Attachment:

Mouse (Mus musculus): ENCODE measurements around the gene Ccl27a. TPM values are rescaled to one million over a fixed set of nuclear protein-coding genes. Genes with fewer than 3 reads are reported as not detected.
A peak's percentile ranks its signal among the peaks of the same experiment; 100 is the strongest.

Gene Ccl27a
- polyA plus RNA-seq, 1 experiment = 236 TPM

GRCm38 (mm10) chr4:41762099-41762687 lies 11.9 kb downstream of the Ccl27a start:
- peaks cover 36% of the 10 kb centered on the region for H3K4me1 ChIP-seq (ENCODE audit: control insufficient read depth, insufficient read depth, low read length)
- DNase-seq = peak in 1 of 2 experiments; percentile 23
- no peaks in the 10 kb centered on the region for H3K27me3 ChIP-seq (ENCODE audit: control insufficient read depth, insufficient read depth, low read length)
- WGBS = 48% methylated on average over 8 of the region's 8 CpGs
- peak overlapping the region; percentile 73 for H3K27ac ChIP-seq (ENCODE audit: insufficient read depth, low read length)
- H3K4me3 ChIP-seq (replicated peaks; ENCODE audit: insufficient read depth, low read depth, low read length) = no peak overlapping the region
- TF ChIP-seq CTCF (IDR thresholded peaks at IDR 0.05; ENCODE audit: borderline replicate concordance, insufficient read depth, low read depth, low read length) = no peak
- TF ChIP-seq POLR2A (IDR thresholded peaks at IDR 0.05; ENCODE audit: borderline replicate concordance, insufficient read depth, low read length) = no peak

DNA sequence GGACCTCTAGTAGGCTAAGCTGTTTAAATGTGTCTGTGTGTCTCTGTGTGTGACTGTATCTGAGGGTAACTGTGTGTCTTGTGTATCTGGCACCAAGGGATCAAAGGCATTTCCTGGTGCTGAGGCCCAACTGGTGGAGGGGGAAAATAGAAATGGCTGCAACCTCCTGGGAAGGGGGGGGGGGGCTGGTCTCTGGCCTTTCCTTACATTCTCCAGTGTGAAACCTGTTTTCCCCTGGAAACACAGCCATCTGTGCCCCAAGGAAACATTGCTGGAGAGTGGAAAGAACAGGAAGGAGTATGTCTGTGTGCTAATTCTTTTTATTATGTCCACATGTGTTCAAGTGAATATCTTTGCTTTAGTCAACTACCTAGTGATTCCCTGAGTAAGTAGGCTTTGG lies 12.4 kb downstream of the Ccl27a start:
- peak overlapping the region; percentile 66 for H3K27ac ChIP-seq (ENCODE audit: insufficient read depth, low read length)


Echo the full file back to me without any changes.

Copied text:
Mouse (Mus musculus): ENCODE measurements around the gene Ccl27a. TPM values are rescaled to one million over a fixed set of nuclear protein-coding genes. Genes with fewer than 3 reads are reported as not detected.
A peak's percentile ranks its signal among the peaks of the same experiment; 100 is the strongest.

Gene Ccl27a
- polyA plus RNA-seq, 1 experiment = 236 TPM

GRCm38 (mm10) chr4:41762099-41762687 lies 11.9 kb downstream of the Ccl27a start:
- peaks cover 36% of the 10 kb centered on the region for H3K4me1 ChIP-seq (ENCODE audit: control insufficient read depth, insufficient read depth, low read length)
- DNase-seq = peak in 1 of 2 experiments; percentile 23
- no peaks in the 10 kb centered on the region for H3K27me3 ChIP-seq (ENCODE audit: control insufficient read depth, insufficient read depth, low read length)
- WGBS = 48% methylated on average over 8 of the region's 8 CpGs
- peak overlapping the region; percentile 73 for H3K27ac ChIP-seq (ENCODE audit: insufficient read depth, low read length)
- H3K4me3 ChIP-seq (replicated peaks; ENCODE audit: insufficient read depth, low read depth, low read length) = no peak overlapping the region
- TF ChIP-seq CTCF (IDR thresholded peaks at IDR 0.05; ENCODE audit: borderline replicate concordance, insufficient read depth, low read depth, low read length) = no peak
- TF ChIP-seq POLR2A (IDR thresholded peaks at IDR 0.05; ENCODE audit: borderline replicate concordance, insufficient read depth, low read length) = no peak

DNA sequence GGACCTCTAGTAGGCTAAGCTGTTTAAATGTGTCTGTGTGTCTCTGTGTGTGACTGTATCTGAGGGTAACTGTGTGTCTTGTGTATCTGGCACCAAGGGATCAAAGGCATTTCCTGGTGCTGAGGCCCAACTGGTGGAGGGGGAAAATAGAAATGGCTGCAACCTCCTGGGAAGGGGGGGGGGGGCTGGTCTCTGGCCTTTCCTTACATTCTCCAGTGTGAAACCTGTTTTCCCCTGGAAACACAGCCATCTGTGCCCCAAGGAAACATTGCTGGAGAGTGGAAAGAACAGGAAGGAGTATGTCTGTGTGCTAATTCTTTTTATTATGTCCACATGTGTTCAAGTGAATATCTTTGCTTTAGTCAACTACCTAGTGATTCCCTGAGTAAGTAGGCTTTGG lies 12.4 kb downstream of the Ccl27a start:
- peak overlapping the region; percentile 66 for H3K27ac ChIP-seq (ENCODE audit: insufficient read depth, low read length)